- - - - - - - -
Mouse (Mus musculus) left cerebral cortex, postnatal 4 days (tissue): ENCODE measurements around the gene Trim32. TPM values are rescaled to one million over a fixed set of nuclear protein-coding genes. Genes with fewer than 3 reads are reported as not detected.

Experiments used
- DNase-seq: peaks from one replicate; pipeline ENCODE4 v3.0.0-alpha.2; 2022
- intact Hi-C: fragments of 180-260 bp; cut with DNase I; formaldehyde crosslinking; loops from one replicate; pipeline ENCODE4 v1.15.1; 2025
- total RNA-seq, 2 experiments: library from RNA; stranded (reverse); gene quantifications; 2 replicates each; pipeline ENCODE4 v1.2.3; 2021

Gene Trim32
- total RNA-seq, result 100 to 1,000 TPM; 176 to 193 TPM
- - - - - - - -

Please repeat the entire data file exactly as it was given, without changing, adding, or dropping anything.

Mouse (Mus musculus) left cerebral cortex, postnatal 4 days (tissue): ENCODE measurements around the gene Trim32. TPM values are rescaled to one million over a fixed set of nuclear protein-coding genes. Genes with fewer than 3 reads are reported as not detected.

Experiments used
- DNase-seq: peaks from one replicate; pipeline ENCODE4 v3.0.0-alpha.2; 2022
- intact Hi-C: fragments of 180-260 bp; cut with DNase I; formaldehyde crosslinking; loops from one replicate; pipeline ENCODE4 v1.15.1; 2025
- total RNA-seq, 2 experiments: library from RNA; stranded (reverse); gene quantifications; 2 replicates each; pipeline ENCODE4 v1.2.3; 2021

Gene Trim32
- total RNA-seq, result 100 to 1,000 TPM; 176 to 193 TPM